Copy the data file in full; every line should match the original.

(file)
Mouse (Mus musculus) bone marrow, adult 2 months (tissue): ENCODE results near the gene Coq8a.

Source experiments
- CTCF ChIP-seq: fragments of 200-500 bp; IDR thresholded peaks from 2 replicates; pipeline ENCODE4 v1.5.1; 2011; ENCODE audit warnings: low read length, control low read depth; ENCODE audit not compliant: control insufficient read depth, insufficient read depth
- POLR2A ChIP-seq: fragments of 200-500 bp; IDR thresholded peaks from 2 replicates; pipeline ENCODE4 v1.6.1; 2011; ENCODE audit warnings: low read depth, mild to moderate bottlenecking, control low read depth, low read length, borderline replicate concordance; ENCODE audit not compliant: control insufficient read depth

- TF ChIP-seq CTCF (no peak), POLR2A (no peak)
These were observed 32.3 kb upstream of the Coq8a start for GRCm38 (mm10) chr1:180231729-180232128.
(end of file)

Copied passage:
Mouse (Mus musculus) bone marrow, adult 2 months (tissue): ENCODE results near the gene Coq8a.

Source experiments
- CTCF ChIP-seq: fragments of 200-500 bp; IDR thresholded peaks from 2 replicates; pipeline ENCODE4 v1.5.1; 2011; ENCODE audit warnings: low read length, control low read depth; ENCODE audit not compliant: control insufficient read depth, insufficient read depth
- POLR2A ChIP-seq: fragments of 200-500 bp; IDR thresholded peaks from 2 replicates; pipeline ENCODE4 v1.6.1; 2011; ENCODE audit warnings: low read depth, mild to moderate bottlenecking, control low read depth, low read length, borderline replicate concordance; ENCODE audit not compliant: control insufficient read depth

- TF ChIP-seq CTCF (no peak), POLR2A (no peak)
These were observed 32.3 kb upstream of the Coq8a start for GRCm38 (mm10) chr1:180231729-180232128.